White Castle or Voluntary incarceration: definitions
A castle is a defensive structure seen as one of the main symbols of the Middle Ages.
The term has a history of scholarly debate surrounding its exact meaning, but is is usually regarded as being distinct from the general terms fort or fortress in that it describes a building which serves as a residence and commands a specific territory. Castle comes from the Latin word castellum meaning "fortress". This is a diminutive of the word castrum, which means, "fortified place".
The word "castle" (castel) was introduced into English shortly before the Norman Conquest to denote this new type of fortress, then new to England, brought in by the Norman knights. In Spain, a fortified dwelling on a height for the administering authority retains its Moorish name of alczar, whilst shiro also figure prominently in Japanese history.
A French castle is a chteau-fort, for in French a simple chteau connotes a grand country house at the center of an estate, with non-military, purely residential function. When European castles were opened up and expanded into pleasure dwellings and powerhouses from the late 15th century, their "castle" designations, relics of the feudal age, often remained attached to the dwelling, resulting in many non-military castles and chteaux. In Germany there are two names for what would be called a castle in English, Burg and Schloss.
A Burg is a medieval structure of military significance, while a Schloss was built after the Middle Ages as a palace and not for defensive purposes. However, these are not usually palaces in the French style, but instead are styled on medieval mountain castles and fairytale notions, and from all appearances are often castles to an English speaker.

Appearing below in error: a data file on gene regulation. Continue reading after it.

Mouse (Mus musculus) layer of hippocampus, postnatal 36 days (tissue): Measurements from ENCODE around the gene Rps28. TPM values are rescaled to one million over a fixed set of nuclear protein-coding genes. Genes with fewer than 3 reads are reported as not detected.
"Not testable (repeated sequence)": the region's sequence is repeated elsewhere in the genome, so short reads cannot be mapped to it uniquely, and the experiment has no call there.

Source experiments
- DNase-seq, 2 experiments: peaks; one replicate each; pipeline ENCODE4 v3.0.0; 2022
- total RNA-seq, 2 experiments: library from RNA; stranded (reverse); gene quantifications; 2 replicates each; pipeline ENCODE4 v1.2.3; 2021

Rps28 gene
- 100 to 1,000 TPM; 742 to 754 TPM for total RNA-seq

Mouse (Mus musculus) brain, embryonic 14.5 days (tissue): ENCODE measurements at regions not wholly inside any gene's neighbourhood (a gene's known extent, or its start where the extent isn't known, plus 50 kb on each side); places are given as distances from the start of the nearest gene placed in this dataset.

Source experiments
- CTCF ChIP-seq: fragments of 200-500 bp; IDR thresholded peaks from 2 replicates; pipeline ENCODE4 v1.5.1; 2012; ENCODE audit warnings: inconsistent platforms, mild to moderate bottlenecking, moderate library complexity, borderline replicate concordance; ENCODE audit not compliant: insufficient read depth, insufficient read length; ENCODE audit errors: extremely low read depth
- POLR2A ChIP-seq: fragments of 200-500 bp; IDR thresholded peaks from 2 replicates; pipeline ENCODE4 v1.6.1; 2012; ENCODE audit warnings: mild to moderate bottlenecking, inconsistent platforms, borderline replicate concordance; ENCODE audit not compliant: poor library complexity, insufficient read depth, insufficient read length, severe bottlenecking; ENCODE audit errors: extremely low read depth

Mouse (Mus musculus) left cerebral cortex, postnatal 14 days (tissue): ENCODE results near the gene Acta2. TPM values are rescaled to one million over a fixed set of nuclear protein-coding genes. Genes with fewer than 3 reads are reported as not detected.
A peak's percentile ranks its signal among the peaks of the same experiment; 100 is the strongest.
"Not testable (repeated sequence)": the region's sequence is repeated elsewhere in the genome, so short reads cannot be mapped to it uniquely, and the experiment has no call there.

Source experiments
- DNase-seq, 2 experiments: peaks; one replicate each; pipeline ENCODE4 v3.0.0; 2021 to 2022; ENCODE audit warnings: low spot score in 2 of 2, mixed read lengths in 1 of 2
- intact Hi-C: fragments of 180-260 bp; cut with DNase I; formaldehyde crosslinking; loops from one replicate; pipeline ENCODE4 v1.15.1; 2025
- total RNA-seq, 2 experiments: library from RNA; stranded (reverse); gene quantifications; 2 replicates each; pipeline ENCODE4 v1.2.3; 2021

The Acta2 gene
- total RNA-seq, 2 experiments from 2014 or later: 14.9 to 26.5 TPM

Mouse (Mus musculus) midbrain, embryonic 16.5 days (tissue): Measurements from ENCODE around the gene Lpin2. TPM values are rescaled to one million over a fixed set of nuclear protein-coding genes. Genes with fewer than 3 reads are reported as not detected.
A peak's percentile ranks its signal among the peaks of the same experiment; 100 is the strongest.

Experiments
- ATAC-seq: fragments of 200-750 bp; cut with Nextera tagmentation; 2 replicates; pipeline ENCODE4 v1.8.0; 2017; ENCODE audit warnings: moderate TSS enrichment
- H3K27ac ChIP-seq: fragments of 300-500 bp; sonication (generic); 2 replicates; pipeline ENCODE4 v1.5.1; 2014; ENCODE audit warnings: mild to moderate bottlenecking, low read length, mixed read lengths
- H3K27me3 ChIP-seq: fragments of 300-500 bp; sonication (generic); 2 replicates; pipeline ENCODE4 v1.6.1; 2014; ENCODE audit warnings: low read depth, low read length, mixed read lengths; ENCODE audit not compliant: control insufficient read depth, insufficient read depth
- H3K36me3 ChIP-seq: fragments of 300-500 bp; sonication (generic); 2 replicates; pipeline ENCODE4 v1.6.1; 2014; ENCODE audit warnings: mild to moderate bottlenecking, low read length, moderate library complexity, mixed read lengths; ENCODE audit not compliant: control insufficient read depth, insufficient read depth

Voluntary, intentional, deliberate, willful, willing.
These adjectives mean being or resulting from one's own free will. Voluntary implies the operation of unforced choice: "Ignorance, when it is voluntary, is criminal" (Samuel Johnson). Intentional applies to something undertaken to further a plan or realize an aim: "I will abstain from all intentional wrongdoing and harm" (Hippocratic Oath).
Deliberate stresses premeditation and full awareness of the character and consequences of one's acts: taking deliberate and decisive action. Willful implies deliberate, headstrong persistence in a self-determined course of action: a willful waste of time. Willing suggests ready or cheerful acquiescence in the proposals or requirements of another: "The first requisite of a good citizen . is that he shall be able and willing to pull his weight" (Theodore Roosevelt).
is the detention of a person in jail or prison. People are most commonly incarcerated upon suspicion (or conviction) of committing a crime. Historically, the frequency of imprisonment, its duration, and severity have varied considerably. There has also been much debate about the motives for incarceration, its effectiveness and fairness, as well as debate regarding the related questions about the nature and etiology of criminal behavior.
A prison, penitentiary, or correctional facility is a place in which individuals are physically confined or interned, and usually deprived of a range of personal freedoms. Prisons are conventionally institutions, which form part of the criminal justice system of a country, such that imprisonment or incarceration is a legal penalty that may be imposed by the state for the commission of a crime. A criminal suspect who has been charged with or is likely to be charged with a criminal offense may be held on remand in prison if he or she is denied, refused or unable to meet conditions of bail, or is unable to post bail. This may also occur where the court determines that the suspect is at risk of absconding before the trial, or is otherwise a risk to society. A criminal defendant may also be held in prison while awaiting trial or a trial verdict. If found guilty, a defendant will be convicted and may receive a custodial sentence requiring imprisonment.